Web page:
VERBAL IRONY. My favorite example of verbal irony in "The Cask of Amontillado" comes when Fortunato has a coughing fit during their descent into the catacombs.
"Enough," he said; "the cough's a mere nothing; it will not kill me. I shall not die of a cough."
"True—true,” I replied..."
Montresor already knows how Fortunato's life will end, and it will certainly not be from the cough.
SITUATIONAL IRONY. Fortunato appears fresh from the carnival, wearing the costume of a court jester--a fool.
The man wore motley. He had on a tight-fitting parti-striped dress, and his head was surmounted by the conical cap and bells. I was so pleased to see him that I thought I should never have done wringing his hand.
Montresor seems pleased to see Fortunato dressed in this manner, and it is certainly fitting, since Montresor will make Fortunato appear even more foolish when he tricks his foe into following him to his final resting place.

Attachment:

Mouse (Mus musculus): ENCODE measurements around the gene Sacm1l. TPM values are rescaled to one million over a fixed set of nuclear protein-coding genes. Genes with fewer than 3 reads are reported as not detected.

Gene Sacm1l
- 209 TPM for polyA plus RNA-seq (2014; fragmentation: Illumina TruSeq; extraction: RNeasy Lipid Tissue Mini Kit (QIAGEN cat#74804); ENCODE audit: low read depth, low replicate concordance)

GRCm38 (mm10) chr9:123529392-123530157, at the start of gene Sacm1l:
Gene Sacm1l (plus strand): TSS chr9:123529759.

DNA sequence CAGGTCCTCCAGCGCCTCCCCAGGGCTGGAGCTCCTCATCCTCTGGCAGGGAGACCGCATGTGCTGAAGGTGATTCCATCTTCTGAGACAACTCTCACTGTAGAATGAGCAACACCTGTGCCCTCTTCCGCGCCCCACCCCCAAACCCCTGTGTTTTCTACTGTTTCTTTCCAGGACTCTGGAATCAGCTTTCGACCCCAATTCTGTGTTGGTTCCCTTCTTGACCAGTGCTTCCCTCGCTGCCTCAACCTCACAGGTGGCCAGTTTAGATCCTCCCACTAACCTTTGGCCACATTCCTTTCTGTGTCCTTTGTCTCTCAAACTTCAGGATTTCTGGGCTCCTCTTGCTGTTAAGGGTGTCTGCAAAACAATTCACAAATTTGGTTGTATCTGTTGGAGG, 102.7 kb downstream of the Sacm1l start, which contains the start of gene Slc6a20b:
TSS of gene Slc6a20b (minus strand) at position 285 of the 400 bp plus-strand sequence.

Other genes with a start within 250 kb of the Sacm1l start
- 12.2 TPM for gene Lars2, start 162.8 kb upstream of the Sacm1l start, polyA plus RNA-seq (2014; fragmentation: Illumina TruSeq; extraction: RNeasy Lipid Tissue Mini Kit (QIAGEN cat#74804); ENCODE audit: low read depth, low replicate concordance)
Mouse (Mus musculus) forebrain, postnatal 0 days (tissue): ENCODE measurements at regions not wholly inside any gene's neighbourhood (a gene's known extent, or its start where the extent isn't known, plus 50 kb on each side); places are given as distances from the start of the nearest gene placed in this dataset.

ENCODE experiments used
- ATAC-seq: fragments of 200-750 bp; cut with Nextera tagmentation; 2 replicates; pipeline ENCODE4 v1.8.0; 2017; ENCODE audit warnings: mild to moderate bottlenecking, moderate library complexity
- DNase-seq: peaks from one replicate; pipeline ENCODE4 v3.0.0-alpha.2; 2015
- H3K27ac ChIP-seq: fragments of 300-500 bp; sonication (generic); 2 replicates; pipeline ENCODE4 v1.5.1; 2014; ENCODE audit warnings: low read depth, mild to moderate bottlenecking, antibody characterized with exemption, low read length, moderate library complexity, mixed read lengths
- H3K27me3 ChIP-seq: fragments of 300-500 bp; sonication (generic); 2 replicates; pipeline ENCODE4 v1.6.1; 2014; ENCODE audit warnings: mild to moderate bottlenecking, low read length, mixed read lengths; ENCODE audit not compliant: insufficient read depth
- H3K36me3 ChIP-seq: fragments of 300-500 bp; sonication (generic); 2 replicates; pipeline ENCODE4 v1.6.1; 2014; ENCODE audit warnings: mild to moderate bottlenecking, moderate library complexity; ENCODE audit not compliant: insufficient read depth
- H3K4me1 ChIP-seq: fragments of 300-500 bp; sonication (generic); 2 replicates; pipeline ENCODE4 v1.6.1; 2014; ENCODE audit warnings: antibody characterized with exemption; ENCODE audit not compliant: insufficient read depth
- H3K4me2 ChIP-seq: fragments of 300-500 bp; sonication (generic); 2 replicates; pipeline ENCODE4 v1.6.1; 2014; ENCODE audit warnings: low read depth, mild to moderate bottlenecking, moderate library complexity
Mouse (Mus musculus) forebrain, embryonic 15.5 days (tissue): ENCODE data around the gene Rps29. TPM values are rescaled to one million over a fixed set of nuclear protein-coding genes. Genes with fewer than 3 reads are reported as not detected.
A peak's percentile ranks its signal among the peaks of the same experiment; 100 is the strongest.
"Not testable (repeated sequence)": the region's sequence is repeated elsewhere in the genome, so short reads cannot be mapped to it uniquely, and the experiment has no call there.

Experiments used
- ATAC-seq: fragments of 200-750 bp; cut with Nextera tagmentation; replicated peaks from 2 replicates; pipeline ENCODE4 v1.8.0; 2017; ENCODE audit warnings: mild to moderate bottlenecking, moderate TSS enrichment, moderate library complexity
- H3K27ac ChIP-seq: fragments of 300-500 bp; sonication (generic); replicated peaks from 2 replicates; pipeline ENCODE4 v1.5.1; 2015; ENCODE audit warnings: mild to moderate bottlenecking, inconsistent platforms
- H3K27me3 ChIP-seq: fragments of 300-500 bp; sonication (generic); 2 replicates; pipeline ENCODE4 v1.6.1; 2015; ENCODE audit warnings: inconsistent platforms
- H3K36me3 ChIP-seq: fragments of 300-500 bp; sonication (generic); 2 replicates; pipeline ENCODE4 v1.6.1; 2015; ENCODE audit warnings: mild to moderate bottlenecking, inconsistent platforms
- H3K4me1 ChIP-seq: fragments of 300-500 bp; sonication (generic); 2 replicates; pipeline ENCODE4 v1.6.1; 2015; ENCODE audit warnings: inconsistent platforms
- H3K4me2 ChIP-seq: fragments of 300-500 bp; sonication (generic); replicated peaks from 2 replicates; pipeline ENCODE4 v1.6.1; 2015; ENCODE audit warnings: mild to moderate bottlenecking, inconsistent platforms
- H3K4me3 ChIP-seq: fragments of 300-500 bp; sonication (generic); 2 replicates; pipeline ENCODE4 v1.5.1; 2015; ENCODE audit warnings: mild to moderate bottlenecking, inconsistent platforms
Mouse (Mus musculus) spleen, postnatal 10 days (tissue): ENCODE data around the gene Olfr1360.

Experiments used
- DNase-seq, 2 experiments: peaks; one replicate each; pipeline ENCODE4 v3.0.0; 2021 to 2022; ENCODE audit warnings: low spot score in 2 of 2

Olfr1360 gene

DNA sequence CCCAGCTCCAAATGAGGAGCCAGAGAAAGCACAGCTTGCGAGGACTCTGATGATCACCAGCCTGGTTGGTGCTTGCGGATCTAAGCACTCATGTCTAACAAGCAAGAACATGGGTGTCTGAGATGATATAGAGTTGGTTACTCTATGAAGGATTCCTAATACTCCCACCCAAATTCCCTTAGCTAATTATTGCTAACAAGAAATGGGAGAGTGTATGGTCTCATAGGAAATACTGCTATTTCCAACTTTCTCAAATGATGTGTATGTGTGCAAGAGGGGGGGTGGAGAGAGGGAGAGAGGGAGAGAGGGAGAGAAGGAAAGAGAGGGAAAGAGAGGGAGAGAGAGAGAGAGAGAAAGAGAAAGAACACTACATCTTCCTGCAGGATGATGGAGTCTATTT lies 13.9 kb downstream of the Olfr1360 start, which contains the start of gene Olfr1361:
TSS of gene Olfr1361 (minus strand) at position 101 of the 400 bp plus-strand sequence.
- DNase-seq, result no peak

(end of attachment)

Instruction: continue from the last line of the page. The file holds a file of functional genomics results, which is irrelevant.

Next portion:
DRAMATIC IRONY. Fortunato is suddenly fettered to a wall by Montresor in a standing position alongside the bones of Montresor's own dead family members. He has been duped into the catacombs--that double as a wine cellar--for the purpose of not drinking a bottle of rare Amontillado, but to remain alongside the other corpses that surround him. He will die a slow and agonizing death; his body will soon deteriorate, becoming a skeleton, unidentifiable to the others around him.